8168 Both prefaces are printed in the Weimar ed. of his works I. 153 and 378 sq. The book itself has gone through many editions; the best is by Franz Pfeiffer, Theologia deutsch, Stuttgart. 1851, third ed. 1855. There is a English translation by Susanna Winkworth, Theologia Germanica, with additions by Canon Kingsley and Chevalier Bunsen, (London, 1854, new ed. 1874; reprinted at Andover, 1846). Several characteristic mystic terms, as Entwerdung, Gelassenheit, Vergottung, are hardly translatable.

9169 Ed. von Hartmann, the pessimist says (Die Philos. des Unbewussten, Berlin, 1869, p. 276): "Die Mystik ist eine Schlingpflanze, die an jedem Stabe emporwuchert und sich mit den extremsten Gegensätzen gleichgut abzufinden weiss."

0170 See Hermann Hering, Die Mystik Luthers im Zusammenhange seiner Theologieund in ihrem Verh. zur älteren Mystik. Leipzig, 1879. He distinguishes three periods in Luther’s relation to mysticism: (1) Romanisch-mystische Periode; (2) Germanisch-mystische Periode; (3) Conflict with the false mysticism of Münzer, Carlstadt, the Zwickau Prophets, and Schwenkfeldt.

171 Weimar ed., vol. I. 154-220. A Latin copy had appeared already in 1513 and is preserved in the library at Wolfenbüttel, from which Prof. E. Riehm of Halle published it: Initium theologiae Lutheri. S. exempla scholiorum quibus D. Lutherus Psalterium interpretari coepit. Part. I. Septem Psalms paenitentiales. Textum originalem nunc primum de Lutheri autographo exprimendum curavit. Halle, 1874. Luther’s closing lectures of 1516 exist likewise in MS. at Dresden, from which they were published by J. C. Seidemann in: Doctoris M. Lutheri scholae ineditae de Psalmis annis 1513-1516. Dresden, 1876, in 2 vols.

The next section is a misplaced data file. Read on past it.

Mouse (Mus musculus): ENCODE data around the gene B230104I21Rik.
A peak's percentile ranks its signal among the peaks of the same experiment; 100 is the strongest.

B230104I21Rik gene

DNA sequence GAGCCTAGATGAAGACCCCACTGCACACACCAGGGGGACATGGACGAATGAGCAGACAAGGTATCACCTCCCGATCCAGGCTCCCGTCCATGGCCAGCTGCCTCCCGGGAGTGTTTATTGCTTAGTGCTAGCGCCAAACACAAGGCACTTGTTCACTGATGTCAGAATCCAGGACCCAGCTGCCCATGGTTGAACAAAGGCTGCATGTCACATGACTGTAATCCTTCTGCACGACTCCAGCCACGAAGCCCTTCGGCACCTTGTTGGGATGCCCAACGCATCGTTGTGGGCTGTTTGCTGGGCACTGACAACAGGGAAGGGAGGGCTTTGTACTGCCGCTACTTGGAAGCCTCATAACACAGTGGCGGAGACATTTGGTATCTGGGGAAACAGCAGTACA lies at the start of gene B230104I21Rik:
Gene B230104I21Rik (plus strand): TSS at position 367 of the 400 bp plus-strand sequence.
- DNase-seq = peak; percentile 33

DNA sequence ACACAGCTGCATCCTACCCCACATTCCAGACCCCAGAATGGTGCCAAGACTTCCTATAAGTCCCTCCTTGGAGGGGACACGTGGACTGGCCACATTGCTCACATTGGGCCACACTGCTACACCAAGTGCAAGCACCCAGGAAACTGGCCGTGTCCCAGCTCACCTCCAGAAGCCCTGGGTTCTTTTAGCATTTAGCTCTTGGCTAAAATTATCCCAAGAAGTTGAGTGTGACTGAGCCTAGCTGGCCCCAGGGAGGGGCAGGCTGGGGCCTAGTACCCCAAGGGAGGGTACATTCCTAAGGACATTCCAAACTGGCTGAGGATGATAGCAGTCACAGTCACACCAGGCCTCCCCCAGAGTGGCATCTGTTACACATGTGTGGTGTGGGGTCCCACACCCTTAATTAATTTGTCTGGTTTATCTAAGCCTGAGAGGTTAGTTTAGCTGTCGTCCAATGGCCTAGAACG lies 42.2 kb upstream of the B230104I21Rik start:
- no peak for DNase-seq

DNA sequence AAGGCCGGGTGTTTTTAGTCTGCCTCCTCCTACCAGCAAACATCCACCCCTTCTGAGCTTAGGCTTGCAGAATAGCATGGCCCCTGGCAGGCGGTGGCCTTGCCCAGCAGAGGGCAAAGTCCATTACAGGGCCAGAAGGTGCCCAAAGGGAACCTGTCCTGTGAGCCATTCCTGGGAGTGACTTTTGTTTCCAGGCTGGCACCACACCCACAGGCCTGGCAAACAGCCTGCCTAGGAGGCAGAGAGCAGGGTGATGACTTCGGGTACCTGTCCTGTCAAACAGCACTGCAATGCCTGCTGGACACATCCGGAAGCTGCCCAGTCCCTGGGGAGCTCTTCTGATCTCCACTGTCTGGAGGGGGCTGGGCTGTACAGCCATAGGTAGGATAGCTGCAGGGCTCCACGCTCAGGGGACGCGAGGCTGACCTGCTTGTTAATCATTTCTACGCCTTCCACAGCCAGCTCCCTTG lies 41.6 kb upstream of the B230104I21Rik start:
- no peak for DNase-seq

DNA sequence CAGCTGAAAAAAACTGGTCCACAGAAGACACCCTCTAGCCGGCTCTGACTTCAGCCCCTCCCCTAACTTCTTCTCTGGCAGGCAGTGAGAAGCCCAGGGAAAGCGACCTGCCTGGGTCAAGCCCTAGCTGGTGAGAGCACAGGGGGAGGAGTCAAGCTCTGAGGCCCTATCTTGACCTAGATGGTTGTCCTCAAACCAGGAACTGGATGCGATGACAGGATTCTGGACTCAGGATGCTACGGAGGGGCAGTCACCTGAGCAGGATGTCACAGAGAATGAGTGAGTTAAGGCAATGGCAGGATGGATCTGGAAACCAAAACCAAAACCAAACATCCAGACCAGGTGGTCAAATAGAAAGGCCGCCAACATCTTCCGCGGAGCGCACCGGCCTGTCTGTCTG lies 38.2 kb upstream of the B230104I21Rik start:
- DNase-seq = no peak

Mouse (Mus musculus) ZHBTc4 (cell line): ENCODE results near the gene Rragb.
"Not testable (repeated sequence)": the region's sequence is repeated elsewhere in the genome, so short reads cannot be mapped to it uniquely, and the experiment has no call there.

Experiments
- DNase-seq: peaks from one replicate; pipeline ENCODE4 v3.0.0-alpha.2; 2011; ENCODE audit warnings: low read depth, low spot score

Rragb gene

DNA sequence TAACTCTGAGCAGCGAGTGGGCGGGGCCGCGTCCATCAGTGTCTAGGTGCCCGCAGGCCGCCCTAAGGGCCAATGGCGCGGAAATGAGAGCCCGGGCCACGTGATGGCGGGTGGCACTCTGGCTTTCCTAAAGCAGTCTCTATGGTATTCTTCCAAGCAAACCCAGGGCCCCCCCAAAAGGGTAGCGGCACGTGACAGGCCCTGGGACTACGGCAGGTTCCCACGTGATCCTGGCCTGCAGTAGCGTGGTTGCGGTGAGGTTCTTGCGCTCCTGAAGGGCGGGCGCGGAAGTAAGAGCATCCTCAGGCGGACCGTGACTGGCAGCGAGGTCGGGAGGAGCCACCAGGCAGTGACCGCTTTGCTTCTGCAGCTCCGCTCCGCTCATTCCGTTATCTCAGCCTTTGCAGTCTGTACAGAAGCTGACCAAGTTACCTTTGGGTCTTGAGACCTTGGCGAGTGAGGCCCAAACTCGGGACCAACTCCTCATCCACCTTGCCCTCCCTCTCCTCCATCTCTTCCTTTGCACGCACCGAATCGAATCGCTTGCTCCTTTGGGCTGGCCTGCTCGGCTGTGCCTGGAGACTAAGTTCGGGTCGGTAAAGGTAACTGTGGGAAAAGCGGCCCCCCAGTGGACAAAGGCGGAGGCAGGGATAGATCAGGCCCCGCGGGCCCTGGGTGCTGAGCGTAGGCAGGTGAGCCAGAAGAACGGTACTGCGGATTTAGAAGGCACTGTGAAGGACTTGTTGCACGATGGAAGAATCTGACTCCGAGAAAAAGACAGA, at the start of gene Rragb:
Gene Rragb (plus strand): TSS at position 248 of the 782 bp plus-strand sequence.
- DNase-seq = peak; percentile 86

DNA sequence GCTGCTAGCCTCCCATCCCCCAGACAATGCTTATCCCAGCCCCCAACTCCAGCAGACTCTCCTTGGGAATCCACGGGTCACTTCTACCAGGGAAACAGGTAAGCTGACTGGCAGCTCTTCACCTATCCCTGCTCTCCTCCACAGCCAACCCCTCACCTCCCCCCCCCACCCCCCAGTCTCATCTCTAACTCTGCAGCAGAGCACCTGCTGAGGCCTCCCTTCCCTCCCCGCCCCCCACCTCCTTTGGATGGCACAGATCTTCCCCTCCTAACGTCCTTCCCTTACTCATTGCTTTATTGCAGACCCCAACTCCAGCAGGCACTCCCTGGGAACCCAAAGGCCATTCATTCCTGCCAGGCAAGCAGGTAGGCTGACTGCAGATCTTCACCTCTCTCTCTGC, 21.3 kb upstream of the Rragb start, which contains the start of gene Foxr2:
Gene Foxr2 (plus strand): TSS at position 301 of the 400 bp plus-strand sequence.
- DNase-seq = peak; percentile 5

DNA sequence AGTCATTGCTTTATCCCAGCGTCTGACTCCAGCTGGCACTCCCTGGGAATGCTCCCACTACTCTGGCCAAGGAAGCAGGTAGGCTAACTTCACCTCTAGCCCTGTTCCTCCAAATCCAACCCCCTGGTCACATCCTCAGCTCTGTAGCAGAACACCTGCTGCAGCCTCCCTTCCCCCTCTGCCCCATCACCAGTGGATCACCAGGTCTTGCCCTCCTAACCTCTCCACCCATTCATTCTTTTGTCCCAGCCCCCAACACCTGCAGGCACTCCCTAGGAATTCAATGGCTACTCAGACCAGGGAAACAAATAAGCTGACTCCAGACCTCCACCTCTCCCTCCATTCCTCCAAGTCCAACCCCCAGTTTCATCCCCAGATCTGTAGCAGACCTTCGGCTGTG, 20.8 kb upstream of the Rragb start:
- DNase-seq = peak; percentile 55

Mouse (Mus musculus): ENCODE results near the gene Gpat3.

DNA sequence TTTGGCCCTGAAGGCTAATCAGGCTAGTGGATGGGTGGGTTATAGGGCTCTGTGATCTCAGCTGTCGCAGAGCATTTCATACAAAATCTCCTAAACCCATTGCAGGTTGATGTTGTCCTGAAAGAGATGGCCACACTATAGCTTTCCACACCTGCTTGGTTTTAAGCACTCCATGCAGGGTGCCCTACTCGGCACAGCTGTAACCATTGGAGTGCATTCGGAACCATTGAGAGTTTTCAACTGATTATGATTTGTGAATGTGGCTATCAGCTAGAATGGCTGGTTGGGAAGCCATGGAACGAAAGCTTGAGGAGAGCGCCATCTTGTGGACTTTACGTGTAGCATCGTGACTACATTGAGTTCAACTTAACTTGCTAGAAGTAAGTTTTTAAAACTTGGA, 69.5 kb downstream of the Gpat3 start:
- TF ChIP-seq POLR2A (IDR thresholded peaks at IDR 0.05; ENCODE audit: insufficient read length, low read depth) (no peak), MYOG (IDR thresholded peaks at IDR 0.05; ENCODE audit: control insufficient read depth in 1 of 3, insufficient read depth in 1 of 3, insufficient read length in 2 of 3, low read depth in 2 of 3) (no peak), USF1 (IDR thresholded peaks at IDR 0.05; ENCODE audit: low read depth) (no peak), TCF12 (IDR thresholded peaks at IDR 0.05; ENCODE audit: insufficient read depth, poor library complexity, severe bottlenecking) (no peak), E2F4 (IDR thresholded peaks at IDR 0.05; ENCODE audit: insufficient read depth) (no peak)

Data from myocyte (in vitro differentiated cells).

2172 On the early colleagues of Luther, see Jürgens, II. 217-235.

3173 Luther made good use of it for his translation, but was not pleased with the writings of Erasmus. As early as March 1, 1517, he wrote to John Lange: "I now read our Erasmus, but he pleases me less every day. It is well enough that he should constantly and learnedly refute the monks and priests, and charge them with a deep-rooted and sleepy ignorance. But I fear he does not sufficiently promote Christ and the grace of God, of which he knows very little. He thinks more of the human than the divine .... Not every one who is a good Greek and Hebrew, is also for this reason a good Christian. The blessed Jerome with his five tongues did not equal the one-tongued Augustin, although Erasmus thinks differently."—Briefe, ed. De Wette, I. 52.

4174 On St. Peter’s church, see the archaeological and historical works on Rome, and especially Heinr. von Geymüller, Die Entwürfe für Sanct Peterin Rom, Wien (German and French); and Charles de Lorbac, Saint-Pierre de Rome, illustré de plus de 130 gravures sur bois, Rome, 1879 (pp. 310).

5175 The Council incidentally admits that these evil gains have been the most prolific source of abuses,—"unde plurima in Christiano populo abusuum causa fluxit,"—and hence it ordained that they are to be wholly abolished: "omnino abolendos esse."(Schaff, Creeds of Christendom, II. 205 sq.) A strong proof of the effect of the Reformation upon the Church of Rome.

6176 Thomas Aquinas, Summa Theol., Pars III. Quaest. LXXXIV., De Sacramento Poenitentiae; and in the supplement to the Third Part, Quaest. XXV.-XXVIL, De Indulgentia. Comp. literature in vol. IV. 381.